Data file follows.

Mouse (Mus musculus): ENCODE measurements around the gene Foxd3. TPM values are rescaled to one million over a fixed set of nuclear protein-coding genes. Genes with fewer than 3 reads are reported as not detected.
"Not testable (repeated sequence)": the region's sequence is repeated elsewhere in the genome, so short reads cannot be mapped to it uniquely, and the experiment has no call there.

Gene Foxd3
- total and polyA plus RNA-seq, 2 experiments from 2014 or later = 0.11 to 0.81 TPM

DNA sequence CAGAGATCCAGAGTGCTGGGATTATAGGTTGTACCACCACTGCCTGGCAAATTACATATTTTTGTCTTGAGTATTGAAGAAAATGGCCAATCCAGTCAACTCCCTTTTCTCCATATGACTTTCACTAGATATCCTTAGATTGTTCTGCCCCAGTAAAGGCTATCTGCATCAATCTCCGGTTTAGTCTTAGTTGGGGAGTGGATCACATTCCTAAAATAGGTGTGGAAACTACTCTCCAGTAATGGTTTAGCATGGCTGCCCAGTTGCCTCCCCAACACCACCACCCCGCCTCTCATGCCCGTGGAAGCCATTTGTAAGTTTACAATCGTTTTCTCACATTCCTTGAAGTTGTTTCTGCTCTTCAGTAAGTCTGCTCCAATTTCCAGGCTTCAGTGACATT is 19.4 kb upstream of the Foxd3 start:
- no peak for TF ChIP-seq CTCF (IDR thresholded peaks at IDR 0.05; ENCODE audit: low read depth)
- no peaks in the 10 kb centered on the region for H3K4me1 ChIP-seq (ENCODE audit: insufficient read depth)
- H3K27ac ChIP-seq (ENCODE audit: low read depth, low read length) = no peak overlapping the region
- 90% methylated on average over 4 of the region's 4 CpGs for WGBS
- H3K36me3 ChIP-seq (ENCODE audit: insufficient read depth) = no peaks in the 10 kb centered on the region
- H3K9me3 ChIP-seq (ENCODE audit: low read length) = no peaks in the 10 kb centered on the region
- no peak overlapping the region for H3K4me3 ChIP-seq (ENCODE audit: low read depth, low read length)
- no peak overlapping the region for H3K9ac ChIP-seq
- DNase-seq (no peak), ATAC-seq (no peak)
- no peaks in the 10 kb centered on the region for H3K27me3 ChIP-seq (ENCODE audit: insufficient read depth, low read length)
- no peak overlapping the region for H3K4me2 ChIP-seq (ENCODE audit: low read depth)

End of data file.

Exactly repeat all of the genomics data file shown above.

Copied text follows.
Mouse (Mus musculus): ENCODE measurements around the gene Foxd3. TPM values are rescaled to one million over a fixed set of nuclear protein-coding genes. Genes with fewer than 3 reads are reported as not detected.
"Not testable (repeated sequence)": the region's sequence is repeated elsewhere in the genome, so short reads cannot be mapped to it uniquely, and the experiment has no call there.

Gene Foxd3
- total and polyA plus RNA-seq, 2 experiments from 2014 or later = 0.11 to 0.81 TPM

DNA sequence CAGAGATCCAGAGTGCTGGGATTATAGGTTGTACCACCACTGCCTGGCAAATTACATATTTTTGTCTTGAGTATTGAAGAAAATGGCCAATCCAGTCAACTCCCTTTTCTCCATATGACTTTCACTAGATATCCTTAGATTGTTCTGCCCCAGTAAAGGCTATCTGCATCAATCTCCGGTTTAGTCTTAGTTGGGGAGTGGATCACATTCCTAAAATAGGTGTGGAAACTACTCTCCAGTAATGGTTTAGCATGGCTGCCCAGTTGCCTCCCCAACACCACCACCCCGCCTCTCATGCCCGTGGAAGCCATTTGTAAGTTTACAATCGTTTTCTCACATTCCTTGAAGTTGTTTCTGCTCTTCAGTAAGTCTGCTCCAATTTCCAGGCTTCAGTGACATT is 19.4 kb upstream of the Foxd3 start:
- no peak for TF ChIP-seq CTCF (IDR thresholded peaks at IDR 0.05; ENCODE audit: low read depth)
- no peaks in the 10 kb centered on the region for H3K4me1 ChIP-seq (ENCODE audit: insufficient read depth)
- H3K27ac ChIP-seq (ENCODE audit: low read depth, low read length) = no peak overlapping the region
- 90% methylated on average over 4 of the region's 4 CpGs for WGBS
- H3K36me3 ChIP-seq (ENCODE audit: insufficient read depth) = no peaks in the 10 kb centered on the region
- H3K9me3 ChIP-seq (ENCODE audit: low read length) = no peaks in the 10 kb centered on the region
- no peak overlapping the region for H3K4me3 ChIP-seq (ENCODE audit: low read depth, low read length)
- no peak overlapping the region for H3K9ac ChIP-seq
- DNase-seq (no peak), ATAC-seq (no peak)
- no peaks in the 10 kb centered on the region for H3K27me3 ChIP-seq (ENCODE audit: insufficient read depth, low read length)
- no peak overlapping the region for H3K4me2 ChIP-seq (ENCODE audit: low read depth)